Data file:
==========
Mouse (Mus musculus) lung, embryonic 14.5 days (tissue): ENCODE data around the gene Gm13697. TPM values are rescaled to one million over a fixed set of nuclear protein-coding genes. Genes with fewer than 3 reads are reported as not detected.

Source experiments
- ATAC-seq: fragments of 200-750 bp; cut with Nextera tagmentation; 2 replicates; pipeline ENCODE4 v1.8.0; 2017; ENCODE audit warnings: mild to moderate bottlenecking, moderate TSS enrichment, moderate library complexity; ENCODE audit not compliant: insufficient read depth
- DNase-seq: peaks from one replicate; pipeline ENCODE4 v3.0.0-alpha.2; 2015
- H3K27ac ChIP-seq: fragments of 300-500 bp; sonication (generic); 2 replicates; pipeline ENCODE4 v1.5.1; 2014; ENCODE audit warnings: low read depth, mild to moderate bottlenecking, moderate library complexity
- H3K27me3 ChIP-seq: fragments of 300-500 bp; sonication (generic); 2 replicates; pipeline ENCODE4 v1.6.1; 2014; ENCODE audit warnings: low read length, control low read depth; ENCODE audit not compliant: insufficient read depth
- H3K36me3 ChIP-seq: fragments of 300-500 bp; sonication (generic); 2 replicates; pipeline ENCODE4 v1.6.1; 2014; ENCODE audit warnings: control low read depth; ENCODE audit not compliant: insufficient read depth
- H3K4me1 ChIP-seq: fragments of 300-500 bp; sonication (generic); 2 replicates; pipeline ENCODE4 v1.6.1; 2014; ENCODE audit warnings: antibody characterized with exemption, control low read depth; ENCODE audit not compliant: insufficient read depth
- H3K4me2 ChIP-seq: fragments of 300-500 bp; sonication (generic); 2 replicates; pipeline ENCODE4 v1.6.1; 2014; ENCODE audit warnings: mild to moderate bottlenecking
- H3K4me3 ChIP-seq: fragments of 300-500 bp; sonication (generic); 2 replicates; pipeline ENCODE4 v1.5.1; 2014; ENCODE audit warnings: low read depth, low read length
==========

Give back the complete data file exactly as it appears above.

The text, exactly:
Mouse (Mus musculus) lung, embryonic 14.5 days (tissue): ENCODE data around the gene Gm13697. TPM values are rescaled to one million over a fixed set of nuclear protein-coding genes. Genes with fewer than 3 reads are reported as not detected.

Source experiments
- ATAC-seq: fragments of 200-750 bp; cut with Nextera tagmentation; 2 replicates; pipeline ENCODE4 v1.8.0; 2017; ENCODE audit warnings: mild to moderate bottlenecking, moderate TSS enrichment, moderate library complexity; ENCODE audit not compliant: insufficient read depth
- DNase-seq: peaks from one replicate; pipeline ENCODE4 v3.0.0-alpha.2; 2015
- H3K27ac ChIP-seq: fragments of 300-500 bp; sonication (generic); 2 replicates; pipeline ENCODE4 v1.5.1; 2014; ENCODE audit warnings: low read depth, mild to moderate bottlenecking, moderate library complexity
- H3K27me3 ChIP-seq: fragments of 300-500 bp; sonication (generic); 2 replicates; pipeline ENCODE4 v1.6.1; 2014; ENCODE audit warnings: low read length, control low read depth; ENCODE audit not compliant: insufficient read depth
- H3K36me3 ChIP-seq: fragments of 300-500 bp; sonication (generic); 2 replicates; pipeline ENCODE4 v1.6.1; 2014; ENCODE audit warnings: control low read depth; ENCODE audit not compliant: insufficient read depth
- H3K4me1 ChIP-seq: fragments of 300-500 bp; sonication (generic); 2 replicates; pipeline ENCODE4 v1.6.1; 2014; ENCODE audit warnings: antibody characterized with exemption, control low read depth; ENCODE audit not compliant: insufficient read depth
- H3K4me2 ChIP-seq: fragments of 300-500 bp; sonication (generic); 2 replicates; pipeline ENCODE4 v1.6.1; 2014; ENCODE audit warnings: mild to moderate bottlenecking
- H3K4me3 ChIP-seq: fragments of 300-500 bp; sonication (generic); 2 replicates; pipeline ENCODE4 v1.5.1; 2014; ENCODE audit warnings: low read depth, low read length